September 10, 2009
Digest: A full-time city court judge (1) may participate in an informal, non-governmental civic group of individuals interested in addressing the city's quality of life, economic and social problems, subject to several considerations; and (2) may assist the group in organizing a public, non-partisan mayoral candidate forum.
Rules: 22 NYCRR 100.2; 100.2(A); 100.2(C); 100.4(A)(1)-(3); 100.4(C)(3)(a)(i)-(ii); 100.5(A)(1); 100.5(A)(1)(ii); 100.5(A)(1)(c), (e); Opinions 08-05; 07-210; 98-137 (Vol. XVII); 97-29 (Vol. XV); 93-108 (Vol. XII); 90-177 (Vol. VI).
A full-time city court judge who previously published a book on community revitalization has also participated for several years in an informal civic group that focuses on local quality-of-life, economic and social problems in the city. The group's effort has included recommendations for zoning changes, cleanup projects, fresh produce markets, and other changes. In addition, the task force is starting to organize some nonpartisan public candidate forums for the city's mayoral candidates in the 2010 election, with an impartial moderator.
The judge asks whether, in light of these initiatives to propose changes to the city housing code and organize mayoral candidate forums, he/she may continue to participate in the group. The judge also asks whether he/she may participate behind the scenes in organizing the proposed candidate forums.
A judge must avoid impropriety and the appearance of impropriety in all the judge’s activities (see 22 NYCRR 100.2) and must act at all times in a manner that promotes public confidence in the integrity and impartiality of the judiciary (see 22 NYCRR 100.2[A]). A judge may engage in extra-judicial activities that do not (1) cast reasonable doubt on the judge’s capacity to act impartially as a judge; (2) detract from the dignity of judicial office; or (3) interfere with the proper performance of judicial duties and are not incompatible with judicial office (see 22 NYCRR 100.4[A] - ). A judge may be a member or serve as an officer, director, trustee or non-legal advisor of an organization devoted to the law, the legal system or the administration of justice, as long as it is not likely that the organization will be engaged in proceedings that ordinarily would come before the judge or, if the judge is full-time, the organization will not be engaged regularly in adversary proceedings in any court (see 22 NYCRR 100.4[C][a][i], [ii]). In addition, a judge may not lend the prestige of judicial office to advance another’s private interests (see 22 NYCRR 100.2[C]).
Based on the information the judge provided, it does not appear that his/her participation in the informal civic group is prohibited by the Rules Governing Judicial Conduct. There is no indication that the group is likely to be engaged in adversarial proceedings before the judge or regularly engaged in adversarial proceedings in any court (see 22 NYCRR 100.4[C][a][i],[ii]). In addition, it does not appear that the judge's membership would cast reasonable doubt on the judge's capacity to act impartially as a judge, would detract from judicial dignity, would interfere with the proper performance of judicial duties or otherwise prove incompatible with judicial office (see Opinions 07-210 [judge may serve on not-for-profit public benefit corporation for purpose of operating not-for-profit hospital and cancer research center]; 98-137 [Vol. XVII] [judge should terminate membership in civic organization that was involved in matters of substantial public controversy]; 93-108 [Vol. XII] [judge may be member of non-partisan citizens’ committee which seeks ways to reduce violence in the community]).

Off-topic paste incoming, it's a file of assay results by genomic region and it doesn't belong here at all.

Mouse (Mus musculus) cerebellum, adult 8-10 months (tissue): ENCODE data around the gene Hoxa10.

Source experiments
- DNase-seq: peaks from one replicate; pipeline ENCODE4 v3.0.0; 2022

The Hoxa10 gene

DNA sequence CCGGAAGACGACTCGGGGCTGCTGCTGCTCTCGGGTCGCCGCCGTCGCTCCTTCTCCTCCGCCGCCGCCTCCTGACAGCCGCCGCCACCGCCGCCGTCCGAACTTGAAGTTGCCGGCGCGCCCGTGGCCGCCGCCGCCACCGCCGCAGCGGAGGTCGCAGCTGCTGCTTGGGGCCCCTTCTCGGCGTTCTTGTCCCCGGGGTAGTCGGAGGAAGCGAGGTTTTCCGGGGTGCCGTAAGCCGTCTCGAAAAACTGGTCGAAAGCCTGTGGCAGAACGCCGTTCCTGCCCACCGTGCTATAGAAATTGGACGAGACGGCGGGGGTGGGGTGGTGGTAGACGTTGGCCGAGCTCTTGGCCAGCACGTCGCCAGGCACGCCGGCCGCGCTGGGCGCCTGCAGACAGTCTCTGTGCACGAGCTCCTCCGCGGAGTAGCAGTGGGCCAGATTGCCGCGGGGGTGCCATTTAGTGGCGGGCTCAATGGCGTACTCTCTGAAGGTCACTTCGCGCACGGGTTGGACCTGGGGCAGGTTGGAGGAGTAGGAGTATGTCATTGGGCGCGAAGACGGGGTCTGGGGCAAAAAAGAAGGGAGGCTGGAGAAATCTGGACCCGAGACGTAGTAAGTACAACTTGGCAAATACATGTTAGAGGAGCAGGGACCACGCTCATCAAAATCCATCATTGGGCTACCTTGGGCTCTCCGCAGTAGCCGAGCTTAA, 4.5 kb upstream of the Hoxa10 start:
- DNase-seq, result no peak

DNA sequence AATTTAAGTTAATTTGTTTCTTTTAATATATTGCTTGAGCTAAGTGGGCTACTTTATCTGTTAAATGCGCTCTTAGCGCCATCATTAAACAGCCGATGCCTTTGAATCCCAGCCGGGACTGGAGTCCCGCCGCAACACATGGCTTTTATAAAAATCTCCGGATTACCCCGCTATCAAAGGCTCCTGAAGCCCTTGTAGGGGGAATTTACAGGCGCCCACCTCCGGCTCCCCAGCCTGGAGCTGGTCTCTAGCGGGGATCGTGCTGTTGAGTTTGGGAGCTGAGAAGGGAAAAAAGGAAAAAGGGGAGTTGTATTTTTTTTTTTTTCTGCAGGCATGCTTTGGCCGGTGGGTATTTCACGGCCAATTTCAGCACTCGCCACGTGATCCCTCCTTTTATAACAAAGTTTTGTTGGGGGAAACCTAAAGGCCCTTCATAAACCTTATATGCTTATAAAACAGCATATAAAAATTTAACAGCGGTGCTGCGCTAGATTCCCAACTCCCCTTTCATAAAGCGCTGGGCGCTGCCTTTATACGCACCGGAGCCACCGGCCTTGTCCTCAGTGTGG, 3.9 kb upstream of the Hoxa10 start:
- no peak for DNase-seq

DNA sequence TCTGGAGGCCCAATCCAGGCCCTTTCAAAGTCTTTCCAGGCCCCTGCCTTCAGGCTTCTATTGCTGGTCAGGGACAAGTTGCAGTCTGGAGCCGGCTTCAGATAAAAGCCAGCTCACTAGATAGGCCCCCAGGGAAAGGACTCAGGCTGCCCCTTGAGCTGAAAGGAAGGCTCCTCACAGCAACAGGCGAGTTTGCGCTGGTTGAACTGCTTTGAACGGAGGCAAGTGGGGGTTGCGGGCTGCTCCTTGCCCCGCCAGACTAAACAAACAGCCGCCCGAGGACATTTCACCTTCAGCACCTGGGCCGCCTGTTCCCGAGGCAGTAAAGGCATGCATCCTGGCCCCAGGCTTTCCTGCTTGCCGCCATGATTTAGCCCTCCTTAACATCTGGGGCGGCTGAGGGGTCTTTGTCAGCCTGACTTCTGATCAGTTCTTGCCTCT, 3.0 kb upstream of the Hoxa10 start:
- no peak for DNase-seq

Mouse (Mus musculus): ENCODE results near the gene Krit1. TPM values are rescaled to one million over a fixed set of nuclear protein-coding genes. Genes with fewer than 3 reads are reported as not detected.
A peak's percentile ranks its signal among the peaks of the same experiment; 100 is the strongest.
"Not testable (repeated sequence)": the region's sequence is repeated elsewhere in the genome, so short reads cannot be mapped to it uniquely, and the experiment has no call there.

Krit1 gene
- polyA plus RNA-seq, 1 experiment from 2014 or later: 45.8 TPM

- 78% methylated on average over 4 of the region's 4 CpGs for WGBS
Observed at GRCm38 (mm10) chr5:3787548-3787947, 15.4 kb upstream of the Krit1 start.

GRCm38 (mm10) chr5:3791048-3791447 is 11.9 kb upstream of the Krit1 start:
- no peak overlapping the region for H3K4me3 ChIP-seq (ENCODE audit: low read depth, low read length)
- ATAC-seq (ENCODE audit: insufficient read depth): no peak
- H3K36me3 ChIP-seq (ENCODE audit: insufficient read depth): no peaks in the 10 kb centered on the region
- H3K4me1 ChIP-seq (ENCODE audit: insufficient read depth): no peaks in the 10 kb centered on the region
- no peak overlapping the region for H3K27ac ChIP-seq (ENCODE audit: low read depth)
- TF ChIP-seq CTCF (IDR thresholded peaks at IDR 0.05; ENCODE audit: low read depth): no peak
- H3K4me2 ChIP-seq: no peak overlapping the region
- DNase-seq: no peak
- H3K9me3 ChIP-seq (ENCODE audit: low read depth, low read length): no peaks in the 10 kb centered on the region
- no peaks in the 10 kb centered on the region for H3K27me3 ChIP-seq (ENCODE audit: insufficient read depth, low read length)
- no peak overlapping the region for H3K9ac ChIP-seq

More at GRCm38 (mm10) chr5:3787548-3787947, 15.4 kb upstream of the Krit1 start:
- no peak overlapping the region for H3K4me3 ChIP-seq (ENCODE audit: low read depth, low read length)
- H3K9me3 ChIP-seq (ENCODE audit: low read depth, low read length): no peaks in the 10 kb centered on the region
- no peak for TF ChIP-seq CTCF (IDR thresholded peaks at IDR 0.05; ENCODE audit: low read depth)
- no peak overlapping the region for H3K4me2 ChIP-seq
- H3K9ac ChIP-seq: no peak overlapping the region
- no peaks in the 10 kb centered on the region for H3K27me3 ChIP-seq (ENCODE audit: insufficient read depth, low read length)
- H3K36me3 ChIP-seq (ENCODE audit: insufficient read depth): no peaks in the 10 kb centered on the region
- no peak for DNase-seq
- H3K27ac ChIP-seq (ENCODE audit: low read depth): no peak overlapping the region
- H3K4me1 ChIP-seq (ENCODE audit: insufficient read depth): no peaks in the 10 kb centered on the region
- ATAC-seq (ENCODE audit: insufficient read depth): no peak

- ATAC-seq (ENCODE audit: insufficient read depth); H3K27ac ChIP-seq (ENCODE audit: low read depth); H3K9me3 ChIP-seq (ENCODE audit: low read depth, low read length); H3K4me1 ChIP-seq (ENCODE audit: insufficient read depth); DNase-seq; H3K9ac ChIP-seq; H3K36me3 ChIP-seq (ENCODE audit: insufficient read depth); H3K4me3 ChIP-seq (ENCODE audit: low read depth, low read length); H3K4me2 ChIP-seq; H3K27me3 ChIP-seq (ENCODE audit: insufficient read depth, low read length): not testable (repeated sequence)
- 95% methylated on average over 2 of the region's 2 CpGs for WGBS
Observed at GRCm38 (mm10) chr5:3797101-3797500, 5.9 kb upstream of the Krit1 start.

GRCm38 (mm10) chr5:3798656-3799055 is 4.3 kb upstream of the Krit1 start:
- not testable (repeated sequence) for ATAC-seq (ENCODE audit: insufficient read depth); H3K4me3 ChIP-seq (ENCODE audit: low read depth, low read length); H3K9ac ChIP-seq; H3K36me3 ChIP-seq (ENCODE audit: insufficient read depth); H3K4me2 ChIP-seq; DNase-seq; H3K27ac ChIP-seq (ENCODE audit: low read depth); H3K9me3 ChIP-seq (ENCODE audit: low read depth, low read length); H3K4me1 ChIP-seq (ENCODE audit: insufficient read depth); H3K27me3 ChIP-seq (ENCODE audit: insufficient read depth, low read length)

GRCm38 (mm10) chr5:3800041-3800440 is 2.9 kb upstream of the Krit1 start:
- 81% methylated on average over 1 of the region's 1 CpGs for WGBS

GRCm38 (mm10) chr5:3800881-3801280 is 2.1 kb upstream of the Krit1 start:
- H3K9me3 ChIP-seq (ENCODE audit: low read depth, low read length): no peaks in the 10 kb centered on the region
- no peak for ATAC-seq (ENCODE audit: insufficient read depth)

With respect to the candidate forums, the Committee notes that a sitting judge is prohibited from engaging either directly or indirectly in political activity except as specifically authorized by the Rules Governing Judicial Conduct or by law (see 22 NYCRR 100.5[A]). For instance, judges may not engage in partisan political activity (other than their own campaign for elective judicial office) and may not publicly endorse or oppose (other than by running against) any candidate for public office (see 22 NYCRR 100.5[A][c], [e]). A sitting judge may vote, however, as a private citizen (see 22 NYCRR 100.5[A][ii]). In the Committee's view, assisting behind-the-scenes in planning and organizing nonpartisan public forums for mayoral candidates is not partisan political activity, particularly as the activity is sponsored by a non-partisan civic group that is unaffiliated with any political party or candidate (see Opinions 08-05 [judge may attend a nonpartisan "meet the candidates" event]; 97-29 [Vol. XV] [judge may attend forum, not sponsored by a political organization, to which all candidates have been invited]; 90-177 [Vol. VI] [judge may attend candidate debate if it is sponsored by a non-political organization]).
Therefore, the inquiring judge may continue to participate in the informal civic group and may participate behind the scenes organizing the proposed candidate forums. However, in doing so, the judge must ensure that his/her conduct promotes public confidence in the integrity and impartiality of the judiciary (see 22 NYCRR 100.2[A]), does not interfere with the proper performance of his/her judicial duties (see 22 NYCRR 100.4[A]) and does not create the impression that the judge endorses or opposes a particular candidate or otherwise seeks to advance the interests of a political party or candidate (see 22 NYCRR 100.5[A]).